Crew Interoperability – curse or blessing?
Interoperability is a term mainly used for software development, describing two or more systems of communication with each other by using the same standards without restrictions.
How does this refer to airlines?
Basically the idea is to share cockpit and cabin crews within an affiliated group of companies or within an international holding across states according demand.
For cost saving reasons crew member could be based in a low cost production area, working for several AOCs on a daily, weekly or monthly basis: working by « cross-OPS ».
The industry, airlines and employers justify interoperability with “safeguarding of jobs by better competitiveness”.
But how would these jobs look like?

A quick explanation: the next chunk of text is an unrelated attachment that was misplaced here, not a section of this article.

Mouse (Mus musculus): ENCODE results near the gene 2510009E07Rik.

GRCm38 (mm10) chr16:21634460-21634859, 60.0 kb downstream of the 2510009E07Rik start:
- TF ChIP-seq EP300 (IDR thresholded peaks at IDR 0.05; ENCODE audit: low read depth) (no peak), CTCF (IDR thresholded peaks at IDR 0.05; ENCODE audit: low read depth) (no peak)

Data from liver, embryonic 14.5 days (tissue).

This flexible operation would not only impact several industrial laws, divergent occupational health systems or conflicting social security and tax legislation of different countries, but could bypass the most expensive sites in Europe which could lead to social dumping.
In August 2017 EASA started a project called « Management of hazards related to new business models of commercial air transport operators »:
Members of this action group were representatives from Ryanair, Norwegian Air Shuttle, Aer Lingus, Luxair and a representative from the European Cockpit Association (ECA).
The idea inter alia was to check the feasabilty of harmonization of manuals and operating procedures of many stakeholders of aviation (cockpit, air traffic control, dispatch, maintenance, training) in order to share employees in two or more AOCs according requirements and demands of the airlines.
Aiming at the highest possible flexibility at lost cost, not only potential safety risks need to be analysed.
Social aspects need to be examined as well, since working and living conditions could deteriorate.